06/06/2022 # Home
For those not aware of keto diet, It’s putting the body into a state of ketosis. This is done by eating fewer than 50 g of carbs or net 30 g of carbs in a day. When this happens, the body stops using glycogen (glucose) to produce energy and instead produces and burns ketones.
The keto diet has been touted as the newest nutrition plan for weight loss, and proponents have even gone as far as to say it can reverse diabetes.
So does it work?
Keto is not good for the person who is doing high-intensity workouts, e.g., CrossFit, Olympic weightlifting, powerlifting or HIIT. During these workouts, we push our muscles to the breaking point. Our muscles work off glycogen—so no glycogen, no power production for fast, explosive movements.
To begin, let’s talk about how much 50 g of carbs is. It’s an apple. An APPLE. In one day; that’s it.
Here’s the thing: Most things you eat on a daily basis contain carbs. Even milk contains carbs. Pasta, don’t even look at it. Pizza? Only in your dreams. Bread, Fruit, nope. Eating only 50 g of carbs in a day is super restrictive.
Ketones also have this interesting effect: They change the pH level of your blood, making it acidic. The high pH levels create an almost copper taste in your mouth and can produce an unpleasant smell that most people won’t want to get close to. The high pH also leeches calcium from your system. This can cause brittle bones and weakened muscles.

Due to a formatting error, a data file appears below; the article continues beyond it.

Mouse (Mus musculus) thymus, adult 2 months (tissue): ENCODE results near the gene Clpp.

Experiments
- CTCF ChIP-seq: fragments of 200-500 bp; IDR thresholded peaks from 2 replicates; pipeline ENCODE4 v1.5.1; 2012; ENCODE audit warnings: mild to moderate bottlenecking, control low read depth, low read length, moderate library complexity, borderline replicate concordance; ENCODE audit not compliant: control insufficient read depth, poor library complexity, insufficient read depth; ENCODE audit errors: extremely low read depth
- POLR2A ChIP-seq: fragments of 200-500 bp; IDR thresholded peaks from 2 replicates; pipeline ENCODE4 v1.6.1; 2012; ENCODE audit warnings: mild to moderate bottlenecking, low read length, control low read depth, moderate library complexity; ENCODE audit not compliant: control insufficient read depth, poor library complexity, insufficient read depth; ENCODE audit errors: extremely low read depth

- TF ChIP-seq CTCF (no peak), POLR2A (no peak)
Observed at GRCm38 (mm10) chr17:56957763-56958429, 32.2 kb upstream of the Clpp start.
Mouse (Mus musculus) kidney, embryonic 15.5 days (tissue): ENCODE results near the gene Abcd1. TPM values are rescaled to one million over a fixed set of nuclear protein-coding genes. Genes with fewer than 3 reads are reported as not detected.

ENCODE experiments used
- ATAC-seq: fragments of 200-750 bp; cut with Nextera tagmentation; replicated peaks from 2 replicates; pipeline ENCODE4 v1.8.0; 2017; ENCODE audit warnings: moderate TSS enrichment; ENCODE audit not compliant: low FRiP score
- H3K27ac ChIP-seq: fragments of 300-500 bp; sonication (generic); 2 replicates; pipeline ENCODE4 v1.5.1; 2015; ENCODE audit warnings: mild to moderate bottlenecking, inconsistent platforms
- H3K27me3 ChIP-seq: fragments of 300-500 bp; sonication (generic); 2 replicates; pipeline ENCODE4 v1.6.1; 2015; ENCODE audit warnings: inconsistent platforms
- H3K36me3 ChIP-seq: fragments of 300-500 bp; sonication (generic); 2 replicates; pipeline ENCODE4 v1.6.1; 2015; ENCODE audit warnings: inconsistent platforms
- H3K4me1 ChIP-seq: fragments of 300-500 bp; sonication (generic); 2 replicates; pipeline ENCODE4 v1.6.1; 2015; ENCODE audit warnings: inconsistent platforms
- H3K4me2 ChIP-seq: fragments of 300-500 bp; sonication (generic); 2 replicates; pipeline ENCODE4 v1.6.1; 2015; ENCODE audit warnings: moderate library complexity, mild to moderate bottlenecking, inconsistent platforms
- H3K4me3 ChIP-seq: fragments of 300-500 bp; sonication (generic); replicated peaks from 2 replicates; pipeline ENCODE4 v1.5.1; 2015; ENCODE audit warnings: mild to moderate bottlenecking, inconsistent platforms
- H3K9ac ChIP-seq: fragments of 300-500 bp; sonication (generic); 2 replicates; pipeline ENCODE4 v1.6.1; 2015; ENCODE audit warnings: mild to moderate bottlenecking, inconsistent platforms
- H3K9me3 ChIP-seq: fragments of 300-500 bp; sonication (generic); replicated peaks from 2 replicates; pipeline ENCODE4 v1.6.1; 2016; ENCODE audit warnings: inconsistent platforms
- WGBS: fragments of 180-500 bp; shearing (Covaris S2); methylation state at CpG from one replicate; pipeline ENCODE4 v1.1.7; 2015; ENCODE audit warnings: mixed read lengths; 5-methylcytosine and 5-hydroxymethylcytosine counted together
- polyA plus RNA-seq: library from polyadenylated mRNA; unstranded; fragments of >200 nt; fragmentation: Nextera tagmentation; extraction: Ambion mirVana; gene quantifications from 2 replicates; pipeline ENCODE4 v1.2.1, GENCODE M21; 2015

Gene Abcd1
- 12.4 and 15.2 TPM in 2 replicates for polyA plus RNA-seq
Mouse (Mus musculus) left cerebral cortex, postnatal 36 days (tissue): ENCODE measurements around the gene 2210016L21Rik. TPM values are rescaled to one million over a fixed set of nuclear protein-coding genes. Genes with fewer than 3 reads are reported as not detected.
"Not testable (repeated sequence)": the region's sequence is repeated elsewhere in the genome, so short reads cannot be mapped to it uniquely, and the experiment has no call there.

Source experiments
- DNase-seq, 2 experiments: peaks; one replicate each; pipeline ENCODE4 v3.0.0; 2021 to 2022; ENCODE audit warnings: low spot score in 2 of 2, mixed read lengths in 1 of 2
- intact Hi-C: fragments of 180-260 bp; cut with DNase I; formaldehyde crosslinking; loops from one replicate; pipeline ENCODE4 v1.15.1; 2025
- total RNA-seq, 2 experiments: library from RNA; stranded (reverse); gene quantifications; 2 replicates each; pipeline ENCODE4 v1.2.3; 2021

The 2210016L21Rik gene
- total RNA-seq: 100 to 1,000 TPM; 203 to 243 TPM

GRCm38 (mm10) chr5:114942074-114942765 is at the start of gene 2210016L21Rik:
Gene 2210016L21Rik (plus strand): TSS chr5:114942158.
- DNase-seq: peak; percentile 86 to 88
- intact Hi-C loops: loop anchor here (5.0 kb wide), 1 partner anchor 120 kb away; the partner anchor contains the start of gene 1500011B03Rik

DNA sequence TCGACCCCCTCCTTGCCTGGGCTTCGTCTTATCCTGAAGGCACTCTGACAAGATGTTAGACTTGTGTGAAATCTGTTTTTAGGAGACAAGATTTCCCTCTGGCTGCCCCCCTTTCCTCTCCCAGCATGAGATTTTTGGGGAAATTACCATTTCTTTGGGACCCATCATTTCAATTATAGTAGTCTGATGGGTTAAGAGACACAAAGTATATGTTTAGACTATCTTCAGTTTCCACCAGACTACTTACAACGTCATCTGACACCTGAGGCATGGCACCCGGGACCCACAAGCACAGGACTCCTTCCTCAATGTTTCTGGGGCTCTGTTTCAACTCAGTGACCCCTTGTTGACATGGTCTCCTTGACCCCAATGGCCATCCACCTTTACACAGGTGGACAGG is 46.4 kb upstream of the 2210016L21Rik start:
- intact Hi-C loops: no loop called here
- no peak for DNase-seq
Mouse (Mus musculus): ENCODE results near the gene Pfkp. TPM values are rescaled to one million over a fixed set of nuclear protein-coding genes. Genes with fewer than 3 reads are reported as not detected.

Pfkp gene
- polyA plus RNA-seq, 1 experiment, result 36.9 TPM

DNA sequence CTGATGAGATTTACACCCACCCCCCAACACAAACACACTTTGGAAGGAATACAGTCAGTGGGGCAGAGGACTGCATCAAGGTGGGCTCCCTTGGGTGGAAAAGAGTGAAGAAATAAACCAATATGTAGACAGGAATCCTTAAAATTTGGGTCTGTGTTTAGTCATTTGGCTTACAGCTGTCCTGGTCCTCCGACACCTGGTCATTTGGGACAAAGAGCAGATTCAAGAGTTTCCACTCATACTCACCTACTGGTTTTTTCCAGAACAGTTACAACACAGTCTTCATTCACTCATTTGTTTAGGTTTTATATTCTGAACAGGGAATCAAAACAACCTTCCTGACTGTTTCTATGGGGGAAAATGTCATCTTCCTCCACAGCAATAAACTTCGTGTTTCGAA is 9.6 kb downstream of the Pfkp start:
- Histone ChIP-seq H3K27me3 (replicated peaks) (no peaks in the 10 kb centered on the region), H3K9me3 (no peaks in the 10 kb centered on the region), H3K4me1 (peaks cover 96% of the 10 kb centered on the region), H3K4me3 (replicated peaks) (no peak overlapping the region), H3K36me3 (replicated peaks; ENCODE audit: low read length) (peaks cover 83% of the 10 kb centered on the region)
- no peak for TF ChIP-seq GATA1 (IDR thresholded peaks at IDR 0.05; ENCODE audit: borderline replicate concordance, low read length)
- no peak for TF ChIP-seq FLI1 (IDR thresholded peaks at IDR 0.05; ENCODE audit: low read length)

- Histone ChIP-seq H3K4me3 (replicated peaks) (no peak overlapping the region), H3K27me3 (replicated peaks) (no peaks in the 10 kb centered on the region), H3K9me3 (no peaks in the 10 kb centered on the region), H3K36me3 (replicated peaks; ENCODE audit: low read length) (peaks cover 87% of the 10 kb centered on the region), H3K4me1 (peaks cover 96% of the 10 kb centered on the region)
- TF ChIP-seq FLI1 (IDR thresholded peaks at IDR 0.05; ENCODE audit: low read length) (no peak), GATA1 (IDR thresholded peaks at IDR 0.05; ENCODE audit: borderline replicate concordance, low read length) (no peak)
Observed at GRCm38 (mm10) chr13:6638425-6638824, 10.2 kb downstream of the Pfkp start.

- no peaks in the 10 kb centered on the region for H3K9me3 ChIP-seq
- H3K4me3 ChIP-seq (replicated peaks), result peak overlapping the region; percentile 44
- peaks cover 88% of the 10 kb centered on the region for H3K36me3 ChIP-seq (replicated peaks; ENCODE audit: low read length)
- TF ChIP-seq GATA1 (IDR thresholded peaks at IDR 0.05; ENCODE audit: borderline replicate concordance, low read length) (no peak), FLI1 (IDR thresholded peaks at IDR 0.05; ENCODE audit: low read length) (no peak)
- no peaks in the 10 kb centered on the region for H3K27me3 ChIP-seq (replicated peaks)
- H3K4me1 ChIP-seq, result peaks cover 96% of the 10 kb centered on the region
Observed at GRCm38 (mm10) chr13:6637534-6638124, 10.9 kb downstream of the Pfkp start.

You can’t go in and out of keto. Cheat days don’t exist.
When your body no longer utilizes glucose, your pancreas stops producing insulin. Now you have a massive influx of glucose into your system, and you know what happens? Your pancreas freaks out and produces a ton of insulin to bring your blood-sugar levels back to normal. Do this enough times and you’ll fry your pancreas—and that leads to diabetes.
Keto doesn’t jive with athletes, it’s not sustainable and it’s potentially dangerous. We don’t recommend the keto diet for most people.
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Inspiration provided by Andrew Boimila at CrossFitTradewinds.com.